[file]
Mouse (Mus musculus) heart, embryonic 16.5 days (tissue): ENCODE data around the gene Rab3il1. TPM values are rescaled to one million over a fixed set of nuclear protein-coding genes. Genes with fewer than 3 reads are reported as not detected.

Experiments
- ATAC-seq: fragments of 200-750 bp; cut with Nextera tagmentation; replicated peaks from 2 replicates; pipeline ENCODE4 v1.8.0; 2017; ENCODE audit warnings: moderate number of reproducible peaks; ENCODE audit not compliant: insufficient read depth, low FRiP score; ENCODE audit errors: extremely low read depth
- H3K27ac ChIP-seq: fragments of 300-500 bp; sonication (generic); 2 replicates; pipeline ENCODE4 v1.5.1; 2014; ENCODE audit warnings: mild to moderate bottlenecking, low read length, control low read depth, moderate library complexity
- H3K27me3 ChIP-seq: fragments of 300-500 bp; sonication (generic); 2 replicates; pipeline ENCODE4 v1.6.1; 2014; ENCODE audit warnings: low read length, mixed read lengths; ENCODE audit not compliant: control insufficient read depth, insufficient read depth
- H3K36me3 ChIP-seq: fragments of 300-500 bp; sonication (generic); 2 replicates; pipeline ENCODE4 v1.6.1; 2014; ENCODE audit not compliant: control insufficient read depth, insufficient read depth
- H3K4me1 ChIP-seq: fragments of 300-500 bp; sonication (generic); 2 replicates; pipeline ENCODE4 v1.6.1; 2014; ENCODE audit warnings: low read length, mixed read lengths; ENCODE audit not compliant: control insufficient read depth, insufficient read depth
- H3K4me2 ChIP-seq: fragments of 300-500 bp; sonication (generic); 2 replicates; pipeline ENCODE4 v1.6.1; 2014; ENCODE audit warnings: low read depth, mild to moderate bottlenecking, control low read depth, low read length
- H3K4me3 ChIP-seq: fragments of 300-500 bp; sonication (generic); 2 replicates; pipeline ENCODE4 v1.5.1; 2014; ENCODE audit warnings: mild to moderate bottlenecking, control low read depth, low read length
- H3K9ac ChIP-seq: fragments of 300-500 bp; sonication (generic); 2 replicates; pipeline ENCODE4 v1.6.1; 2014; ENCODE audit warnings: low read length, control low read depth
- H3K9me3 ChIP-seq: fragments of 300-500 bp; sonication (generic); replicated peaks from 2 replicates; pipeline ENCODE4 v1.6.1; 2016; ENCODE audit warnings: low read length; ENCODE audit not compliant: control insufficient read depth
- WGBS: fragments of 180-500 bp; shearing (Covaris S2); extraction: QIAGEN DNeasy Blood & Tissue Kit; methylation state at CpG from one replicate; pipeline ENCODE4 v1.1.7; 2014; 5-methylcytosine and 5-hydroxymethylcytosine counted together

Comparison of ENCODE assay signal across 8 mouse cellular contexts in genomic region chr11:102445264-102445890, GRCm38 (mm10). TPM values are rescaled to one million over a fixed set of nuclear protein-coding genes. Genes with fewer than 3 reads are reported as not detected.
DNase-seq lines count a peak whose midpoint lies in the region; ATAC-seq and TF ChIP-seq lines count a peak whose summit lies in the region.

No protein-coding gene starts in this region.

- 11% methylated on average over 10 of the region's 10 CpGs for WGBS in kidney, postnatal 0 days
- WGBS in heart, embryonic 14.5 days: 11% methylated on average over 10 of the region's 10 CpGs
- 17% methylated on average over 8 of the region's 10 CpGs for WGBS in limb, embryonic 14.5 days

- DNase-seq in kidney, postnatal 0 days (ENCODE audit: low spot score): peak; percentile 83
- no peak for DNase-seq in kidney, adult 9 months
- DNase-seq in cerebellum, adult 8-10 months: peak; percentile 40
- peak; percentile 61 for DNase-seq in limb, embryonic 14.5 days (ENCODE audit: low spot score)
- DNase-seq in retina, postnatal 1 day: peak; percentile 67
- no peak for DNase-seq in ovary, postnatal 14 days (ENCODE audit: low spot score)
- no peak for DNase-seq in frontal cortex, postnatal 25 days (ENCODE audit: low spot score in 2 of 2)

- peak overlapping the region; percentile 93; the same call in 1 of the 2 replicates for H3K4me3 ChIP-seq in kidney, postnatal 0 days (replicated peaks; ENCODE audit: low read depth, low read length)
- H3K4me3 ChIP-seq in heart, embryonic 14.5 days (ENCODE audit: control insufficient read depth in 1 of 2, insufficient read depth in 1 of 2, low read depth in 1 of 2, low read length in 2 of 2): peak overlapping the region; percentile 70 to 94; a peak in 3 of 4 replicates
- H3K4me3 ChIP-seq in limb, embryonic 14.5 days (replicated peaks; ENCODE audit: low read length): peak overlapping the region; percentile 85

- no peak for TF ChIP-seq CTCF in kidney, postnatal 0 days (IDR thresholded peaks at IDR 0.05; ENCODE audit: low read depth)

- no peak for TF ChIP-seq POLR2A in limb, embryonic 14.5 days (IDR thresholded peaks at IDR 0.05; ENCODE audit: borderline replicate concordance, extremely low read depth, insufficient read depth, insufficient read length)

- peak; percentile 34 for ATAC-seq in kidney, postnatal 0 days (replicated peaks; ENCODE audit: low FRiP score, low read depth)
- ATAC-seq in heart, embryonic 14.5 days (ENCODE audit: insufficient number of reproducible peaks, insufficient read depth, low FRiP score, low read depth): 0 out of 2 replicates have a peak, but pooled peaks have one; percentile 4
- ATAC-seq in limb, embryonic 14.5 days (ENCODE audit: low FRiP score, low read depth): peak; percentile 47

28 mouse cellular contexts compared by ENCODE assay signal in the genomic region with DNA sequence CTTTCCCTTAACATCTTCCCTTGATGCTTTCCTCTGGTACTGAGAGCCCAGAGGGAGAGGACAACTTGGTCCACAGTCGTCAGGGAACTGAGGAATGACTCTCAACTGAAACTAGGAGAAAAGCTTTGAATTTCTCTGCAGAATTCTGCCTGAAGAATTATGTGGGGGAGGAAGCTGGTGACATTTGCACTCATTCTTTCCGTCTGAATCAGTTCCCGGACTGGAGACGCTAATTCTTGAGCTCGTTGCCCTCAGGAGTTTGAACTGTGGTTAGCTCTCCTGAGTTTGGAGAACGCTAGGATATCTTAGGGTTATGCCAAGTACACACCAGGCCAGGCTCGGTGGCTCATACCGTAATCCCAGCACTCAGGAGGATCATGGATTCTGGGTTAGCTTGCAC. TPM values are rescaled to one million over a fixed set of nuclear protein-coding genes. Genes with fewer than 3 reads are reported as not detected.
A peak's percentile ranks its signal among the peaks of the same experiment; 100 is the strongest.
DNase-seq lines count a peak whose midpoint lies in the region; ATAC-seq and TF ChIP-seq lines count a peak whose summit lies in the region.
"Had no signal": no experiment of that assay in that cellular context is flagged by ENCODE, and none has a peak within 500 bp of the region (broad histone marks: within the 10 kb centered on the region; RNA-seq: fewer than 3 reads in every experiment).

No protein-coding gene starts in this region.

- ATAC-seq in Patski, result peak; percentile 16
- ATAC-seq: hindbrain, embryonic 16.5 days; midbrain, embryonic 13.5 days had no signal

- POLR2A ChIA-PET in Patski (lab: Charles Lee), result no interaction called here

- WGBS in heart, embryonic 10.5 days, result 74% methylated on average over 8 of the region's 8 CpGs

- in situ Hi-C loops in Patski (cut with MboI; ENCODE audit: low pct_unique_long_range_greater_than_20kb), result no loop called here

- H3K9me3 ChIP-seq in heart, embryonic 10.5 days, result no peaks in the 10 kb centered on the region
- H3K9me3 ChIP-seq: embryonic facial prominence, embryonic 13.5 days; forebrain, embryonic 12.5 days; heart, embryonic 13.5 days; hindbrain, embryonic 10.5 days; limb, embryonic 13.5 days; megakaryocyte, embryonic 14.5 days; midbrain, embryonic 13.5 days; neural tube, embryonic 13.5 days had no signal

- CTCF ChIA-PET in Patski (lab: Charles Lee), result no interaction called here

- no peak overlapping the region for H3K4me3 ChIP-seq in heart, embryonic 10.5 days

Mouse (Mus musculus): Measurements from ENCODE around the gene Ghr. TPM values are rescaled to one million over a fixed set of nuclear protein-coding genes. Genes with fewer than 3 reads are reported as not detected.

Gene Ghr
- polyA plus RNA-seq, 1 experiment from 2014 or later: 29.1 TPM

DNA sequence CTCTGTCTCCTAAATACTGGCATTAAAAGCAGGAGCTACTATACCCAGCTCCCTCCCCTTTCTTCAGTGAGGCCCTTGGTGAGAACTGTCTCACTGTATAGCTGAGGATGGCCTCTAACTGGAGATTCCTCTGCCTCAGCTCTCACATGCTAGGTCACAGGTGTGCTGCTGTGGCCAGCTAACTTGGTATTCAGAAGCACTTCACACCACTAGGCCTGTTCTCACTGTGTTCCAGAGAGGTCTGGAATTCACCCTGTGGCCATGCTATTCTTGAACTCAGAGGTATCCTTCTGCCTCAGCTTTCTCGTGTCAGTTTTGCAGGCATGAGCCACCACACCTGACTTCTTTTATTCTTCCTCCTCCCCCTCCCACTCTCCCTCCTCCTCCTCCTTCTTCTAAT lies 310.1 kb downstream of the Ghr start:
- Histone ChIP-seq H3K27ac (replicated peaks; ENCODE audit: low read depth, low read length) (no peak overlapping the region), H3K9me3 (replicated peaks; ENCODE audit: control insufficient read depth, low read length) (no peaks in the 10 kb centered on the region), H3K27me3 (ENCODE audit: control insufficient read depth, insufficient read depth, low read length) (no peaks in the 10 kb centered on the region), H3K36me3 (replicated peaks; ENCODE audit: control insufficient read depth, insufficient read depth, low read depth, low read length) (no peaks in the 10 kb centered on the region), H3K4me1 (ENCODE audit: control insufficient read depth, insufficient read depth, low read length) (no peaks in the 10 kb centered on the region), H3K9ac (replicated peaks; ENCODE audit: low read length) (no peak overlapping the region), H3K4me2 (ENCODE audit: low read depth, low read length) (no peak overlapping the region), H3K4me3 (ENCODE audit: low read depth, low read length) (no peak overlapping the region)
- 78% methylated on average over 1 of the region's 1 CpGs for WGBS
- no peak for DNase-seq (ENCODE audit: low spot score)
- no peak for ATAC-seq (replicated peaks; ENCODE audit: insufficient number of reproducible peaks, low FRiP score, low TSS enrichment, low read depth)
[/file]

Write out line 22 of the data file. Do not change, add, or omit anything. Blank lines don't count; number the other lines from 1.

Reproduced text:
- peak; percentile 61 for DNase-seq in limb, embryonic 14.5 days (ENCODE audit: low spot score)